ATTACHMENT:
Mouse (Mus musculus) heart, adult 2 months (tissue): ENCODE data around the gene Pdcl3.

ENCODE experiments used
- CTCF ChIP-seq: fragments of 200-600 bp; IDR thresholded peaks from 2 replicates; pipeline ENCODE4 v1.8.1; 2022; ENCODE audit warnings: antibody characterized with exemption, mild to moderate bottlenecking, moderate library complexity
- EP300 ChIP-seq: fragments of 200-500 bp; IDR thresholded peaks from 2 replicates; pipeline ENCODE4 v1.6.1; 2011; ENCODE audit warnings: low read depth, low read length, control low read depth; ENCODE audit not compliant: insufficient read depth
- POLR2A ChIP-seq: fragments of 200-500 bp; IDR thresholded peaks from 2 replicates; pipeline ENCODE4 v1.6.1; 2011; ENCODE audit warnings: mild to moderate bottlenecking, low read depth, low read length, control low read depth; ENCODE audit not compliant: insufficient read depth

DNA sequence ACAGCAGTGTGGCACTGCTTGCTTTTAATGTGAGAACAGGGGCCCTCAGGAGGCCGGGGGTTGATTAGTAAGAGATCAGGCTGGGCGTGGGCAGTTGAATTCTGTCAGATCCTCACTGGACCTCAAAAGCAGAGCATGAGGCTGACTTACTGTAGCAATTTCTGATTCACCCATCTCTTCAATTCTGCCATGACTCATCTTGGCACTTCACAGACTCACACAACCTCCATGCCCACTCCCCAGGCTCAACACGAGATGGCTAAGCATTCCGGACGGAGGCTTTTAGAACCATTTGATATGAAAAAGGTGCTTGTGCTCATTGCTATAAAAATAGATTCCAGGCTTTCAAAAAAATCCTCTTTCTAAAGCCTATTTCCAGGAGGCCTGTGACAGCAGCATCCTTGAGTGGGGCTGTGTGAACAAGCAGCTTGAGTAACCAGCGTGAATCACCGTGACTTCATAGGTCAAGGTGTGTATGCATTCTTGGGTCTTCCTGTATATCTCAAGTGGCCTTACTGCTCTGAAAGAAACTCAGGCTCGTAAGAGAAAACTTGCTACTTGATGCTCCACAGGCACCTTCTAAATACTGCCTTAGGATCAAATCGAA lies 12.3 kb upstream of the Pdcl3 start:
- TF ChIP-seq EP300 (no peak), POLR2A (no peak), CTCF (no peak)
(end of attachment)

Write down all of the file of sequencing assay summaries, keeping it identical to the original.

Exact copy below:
Mouse (Mus musculus) heart, adult 2 months (tissue): ENCODE data around the gene Pdcl3.

ENCODE experiments used
- CTCF ChIP-seq: fragments of 200-600 bp; IDR thresholded peaks from 2 replicates; pipeline ENCODE4 v1.8.1; 2022; ENCODE audit warnings: antibody characterized with exemption, mild to moderate bottlenecking, moderate library complexity
- EP300 ChIP-seq: fragments of 200-500 bp; IDR thresholded peaks from 2 replicates; pipeline ENCODE4 v1.6.1; 2011; ENCODE audit warnings: low read depth, low read length, control low read depth; ENCODE audit not compliant: insufficient read depth
- POLR2A ChIP-seq: fragments of 200-500 bp; IDR thresholded peaks from 2 replicates; pipeline ENCODE4 v1.6.1; 2011; ENCODE audit warnings: mild to moderate bottlenecking, low read depth, low read length, control low read depth; ENCODE audit not compliant: insufficient read depth

DNA sequence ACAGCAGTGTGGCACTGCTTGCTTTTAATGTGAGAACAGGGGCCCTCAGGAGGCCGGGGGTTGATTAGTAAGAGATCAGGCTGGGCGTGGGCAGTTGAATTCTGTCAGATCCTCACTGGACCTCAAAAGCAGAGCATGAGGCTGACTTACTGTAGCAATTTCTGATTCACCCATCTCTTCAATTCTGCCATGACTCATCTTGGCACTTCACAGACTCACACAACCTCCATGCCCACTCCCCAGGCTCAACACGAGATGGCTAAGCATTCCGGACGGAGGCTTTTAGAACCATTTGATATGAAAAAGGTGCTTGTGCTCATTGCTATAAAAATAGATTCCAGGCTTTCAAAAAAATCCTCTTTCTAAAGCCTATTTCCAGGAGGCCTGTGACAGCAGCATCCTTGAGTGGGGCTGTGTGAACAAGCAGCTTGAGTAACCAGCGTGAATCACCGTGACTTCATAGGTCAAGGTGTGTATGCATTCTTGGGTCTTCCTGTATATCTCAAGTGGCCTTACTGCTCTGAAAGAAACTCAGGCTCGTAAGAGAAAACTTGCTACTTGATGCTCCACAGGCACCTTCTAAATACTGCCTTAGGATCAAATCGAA lies 12.3 kb upstream of the Pdcl3 start:
- TF ChIP-seq EP300 (no peak), POLR2A (no peak), CTCF (no peak)